US rig count down 27; firms plan to shed more units

Feb. 19, 2016
The latest drilling dive continued during the week ended Feb. 19, with the US rig count shedding 27 units to bring the current total to 514, Baker Hughes Inc. reported. All but one of those units targeted oil.

The latest drilling dive continued during the week ended Feb. 19, with the US rig count shedding 27 units to bring the current total to 514, Baker Hughes Inc. reported. All but one of those units targeted oil.

Over the past 3 weeks alone, the count has plunged 105 units. Compared with the recent peak during Sept. 12-26, 2014, the count is down 1,417 units.

Exploration and production firms have entered 2016 with slashed budgets and improved efficiencies, reflected in the double-digit drop-off in rigs in each of the first 7 weeks of the year.

As such, financial services firm Raymond James & Associates Inc. last week further reduced its forecast US rig counts for 2016-18, now projecting an average 2016 count of 500, down nearly half compared with the 2015 average (OGJ Online, Feb. 12, 2016).

The new bottom is expected occur in April at 400 units. The nadir of the 1998-99 downturn was 488 units on Apr. 23, 1999, which also represents the low point in BHI data dating back to July 1987. During the 2008-09 downturn, the lowest point was 876 on June 12, 2009.

RJA doesn’t see a drilling rebound until late 2016, as many E&P firms are likely to first focus on drawing down their uncompleted well inventories and improving their balance sheets, while waiting for consistently higher crude oil prices and a labor force recovery.

Oil rigs resume plunge

US oil-directed rigs, down 26 during the week, now total 413, down 1,196 units since their peak in BHI data on Oct. 10, 2014. Dropping units in 9 straight weeks now, the oil-directed count is at its lowest level since Dec. 18, 2009.

Gas-directed rigs edged down a unit to 101, their new lowest total in BHI data dating back to July 1987.

An IHS study released this week estimates that 1.4 quadrillion cu ft of natural gas in the US Lower 48 and Canada can be produced at a current, break-even Henry Hub gas price of $4/MMbtu or below (OGJ Online, Feb. 18, 2016).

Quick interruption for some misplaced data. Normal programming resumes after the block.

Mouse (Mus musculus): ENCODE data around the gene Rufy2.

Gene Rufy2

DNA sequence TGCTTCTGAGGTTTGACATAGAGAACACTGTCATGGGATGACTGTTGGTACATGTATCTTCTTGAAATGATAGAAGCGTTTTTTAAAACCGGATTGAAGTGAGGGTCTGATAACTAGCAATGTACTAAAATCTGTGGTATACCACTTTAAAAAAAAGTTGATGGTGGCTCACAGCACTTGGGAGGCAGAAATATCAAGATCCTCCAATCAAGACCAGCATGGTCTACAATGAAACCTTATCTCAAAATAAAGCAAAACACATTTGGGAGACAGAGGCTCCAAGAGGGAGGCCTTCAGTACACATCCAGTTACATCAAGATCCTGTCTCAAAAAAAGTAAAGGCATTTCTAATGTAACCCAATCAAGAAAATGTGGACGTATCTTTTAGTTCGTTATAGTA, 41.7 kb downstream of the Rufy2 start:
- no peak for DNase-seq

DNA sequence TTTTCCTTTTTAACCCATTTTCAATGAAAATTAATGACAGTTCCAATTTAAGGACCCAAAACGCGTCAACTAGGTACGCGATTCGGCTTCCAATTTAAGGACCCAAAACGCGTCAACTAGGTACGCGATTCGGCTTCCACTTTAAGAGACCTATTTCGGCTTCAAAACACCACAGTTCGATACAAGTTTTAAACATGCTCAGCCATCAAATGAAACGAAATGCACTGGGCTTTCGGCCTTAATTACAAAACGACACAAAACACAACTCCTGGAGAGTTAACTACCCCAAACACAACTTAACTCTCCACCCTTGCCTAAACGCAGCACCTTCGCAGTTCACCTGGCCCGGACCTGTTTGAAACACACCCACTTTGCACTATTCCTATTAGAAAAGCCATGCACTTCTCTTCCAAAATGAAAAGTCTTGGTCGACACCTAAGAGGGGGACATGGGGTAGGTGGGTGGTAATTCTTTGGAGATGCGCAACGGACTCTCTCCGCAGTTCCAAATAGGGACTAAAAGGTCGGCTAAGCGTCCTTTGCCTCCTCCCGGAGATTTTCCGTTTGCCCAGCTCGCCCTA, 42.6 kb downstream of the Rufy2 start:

All 27 units to go offline this week were on land. Rigs engaged in horizontal drilling continued their dive, shedding 17 units to 416, down 956 units since a peak in BHI data on Nov. 21, 2014, and their lowest point since July 31, 2009.

In its 2016 guidance released this week, Noble Energy Inc. said it expects its total onshore US rig count to fluctuate between 3 and 4 horizontal rigs throughout the year.

Last week, Pioneer Natural Resources Co. (PNR) said that it’s reducing horizontal drilling activity to 12 rigs by mid-2016 from 24 at yearend 2015, while still increasing 2016 production by 10% (OGJ Online, Feb. 11, 2016).

Directional drilling rigs edged down a unit this week to 48.

Offshore and rigs drilling in inland waters were unchanged from a week ago at 25 and 2, respectively.

Canada’s rig count, meanwhile, fell 17 units to 206, down 476 units from a recent peak on Jan. 27, 2012. Oil-directed rigs dropped 9 units to 109, down 75 units year-over-year; and gas-directed rigs dropped 7 units to 97, down 79 units year-over-year.

Another double-digit decline in Texas

The state with the highest concentration of US oil and gas drilling activity took its usual largest share of losses this week. Texas posted double-digit losses for the fourth consecutive week, shedding 12 units to 236, down 722 units since a peak in BHI data on Aug. 29, 2008, and the state’s lowest count since the 1990s.

The Permian fell 7 units to 165, down 503 units since a recent peak on Dec. 5, 2014; the Eagle Ford lost 4 units to 54, down 205 units since a peak on May 25, 2012; the Barnett edged down a unit to 3. The Granite Wash gained 2 units to 10.

Oklahoma and North Dakota each decreased 3 units to respective totals of 73 and 36. Oklahoma’s count is at its lowest point since Sept. 18, 2009, and down 146 units since its high-point in BHI data on Sept. 6, 2008. North Dakota’s count is at its lowest point since June 19, 2009, and down 167 units since its peak during June 1-8, 2012.

The Williston also declined 3 units to 36, down 188 units since the basin’s peak on June 1, 2012. The Cana Woodford and Mississippian each edged down a unit to 33 and 8, respectively.

In its study, IHS estimates the gas resource associated with Bakken, Eagle Ford, Permian basin, and other shale oil plays at 250 tcf.

Louisiana lost 2 units to 45, the state’s new lowest level since the 1990s. New Mexico, Colorado, Wyoming, and Kansas each edged down a unit to respective totals of 21, 19, 10, and 7. The DJ-Niobrara dropped 2 units to 16.

Firms to continue rig reductions

Buried in reports of 2016 capital spending reductions, E&P firms over the past few weeks have outlined their planned drilling activity for the year.

Of the 3-4 units Noble intends to operate this year, an average of 2 are planned for the DJ basin, while 1-2 combined will target the Eagle Ford and Delaware basin.

The company anticipates drilling to total depth 115 wells, of which 80% are planned in the DJ basin, where activity will be focused on maximizing lateral lengths and enhancing completion techniques. Remaining drilling activity is split between the Eagle Ford and Delaware.

Noble expects 210 wells to begin production in its US unconventional business during the year.